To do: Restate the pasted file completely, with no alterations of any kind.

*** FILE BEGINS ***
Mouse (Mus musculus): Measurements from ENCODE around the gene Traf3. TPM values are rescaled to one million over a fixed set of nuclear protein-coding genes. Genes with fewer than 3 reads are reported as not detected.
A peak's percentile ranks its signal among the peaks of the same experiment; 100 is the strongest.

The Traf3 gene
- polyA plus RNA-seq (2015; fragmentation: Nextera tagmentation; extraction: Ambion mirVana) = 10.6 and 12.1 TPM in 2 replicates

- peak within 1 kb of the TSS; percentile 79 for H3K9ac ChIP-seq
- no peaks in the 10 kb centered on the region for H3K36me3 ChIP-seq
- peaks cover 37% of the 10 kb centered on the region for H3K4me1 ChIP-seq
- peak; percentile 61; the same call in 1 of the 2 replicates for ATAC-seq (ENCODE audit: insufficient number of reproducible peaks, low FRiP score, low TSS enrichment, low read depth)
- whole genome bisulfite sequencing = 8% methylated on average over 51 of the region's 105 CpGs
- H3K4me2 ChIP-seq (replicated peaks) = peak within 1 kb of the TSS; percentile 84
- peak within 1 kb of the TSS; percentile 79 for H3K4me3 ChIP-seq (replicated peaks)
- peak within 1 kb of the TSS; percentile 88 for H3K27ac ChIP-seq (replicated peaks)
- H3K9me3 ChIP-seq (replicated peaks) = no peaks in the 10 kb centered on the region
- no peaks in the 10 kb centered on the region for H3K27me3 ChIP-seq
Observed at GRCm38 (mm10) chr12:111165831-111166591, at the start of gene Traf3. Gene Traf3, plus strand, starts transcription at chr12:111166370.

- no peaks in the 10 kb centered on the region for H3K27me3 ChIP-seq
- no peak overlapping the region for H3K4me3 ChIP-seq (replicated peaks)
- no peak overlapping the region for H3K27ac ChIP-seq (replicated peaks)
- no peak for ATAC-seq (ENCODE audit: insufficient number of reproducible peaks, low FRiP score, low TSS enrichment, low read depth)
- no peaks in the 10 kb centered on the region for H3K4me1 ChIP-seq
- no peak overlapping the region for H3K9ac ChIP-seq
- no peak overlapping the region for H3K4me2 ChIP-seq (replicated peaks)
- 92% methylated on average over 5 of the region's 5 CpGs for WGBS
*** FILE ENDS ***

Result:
Mouse (Mus musculus): Measurements from ENCODE around the gene Traf3. TPM values are rescaled to one million over a fixed set of nuclear protein-coding genes. Genes with fewer than 3 reads are reported as not detected.
A peak's percentile ranks its signal among the peaks of the same experiment; 100 is the strongest.

The Traf3 gene
- polyA plus RNA-seq (2015; fragmentation: Nextera tagmentation; extraction: Ambion mirVana) = 10.6 and 12.1 TPM in 2 replicates

- peak within 1 kb of the TSS; percentile 79 for H3K9ac ChIP-seq
- no peaks in the 10 kb centered on the region for H3K36me3 ChIP-seq
- peaks cover 37% of the 10 kb centered on the region for H3K4me1 ChIP-seq
- peak; percentile 61; the same call in 1 of the 2 replicates for ATAC-seq (ENCODE audit: insufficient number of reproducible peaks, low FRiP score, low TSS enrichment, low read depth)
- whole genome bisulfite sequencing = 8% methylated on average over 51 of the region's 105 CpGs
- H3K4me2 ChIP-seq (replicated peaks) = peak within 1 kb of the TSS; percentile 84
- peak within 1 kb of the TSS; percentile 79 for H3K4me3 ChIP-seq (replicated peaks)
- peak within 1 kb of the TSS; percentile 88 for H3K27ac ChIP-seq (replicated peaks)
- H3K9me3 ChIP-seq (replicated peaks) = no peaks in the 10 kb centered on the region
- no peaks in the 10 kb centered on the region for H3K27me3 ChIP-seq
Observed at GRCm38 (mm10) chr12:111165831-111166591, at the start of gene Traf3. Gene Traf3, plus strand, starts transcription at chr12:111166370.

- no peaks in the 10 kb centered on the region for H3K27me3 ChIP-seq
- no peak overlapping the region for H3K4me3 ChIP-seq (replicated peaks)
- no peak overlapping the region for H3K27ac ChIP-seq (replicated peaks)
- no peak for ATAC-seq (ENCODE audit: insufficient number of reproducible peaks, low FRiP score, low TSS enrichment, low read depth)
- no peaks in the 10 kb centered on the region for H3K4me1 ChIP-seq
- no peak overlapping the region for H3K9ac ChIP-seq
- no peak overlapping the region for H3K4me2 ChIP-seq (replicated peaks)
- 92% methylated on average over 5 of the region's 5 CpGs for WGBS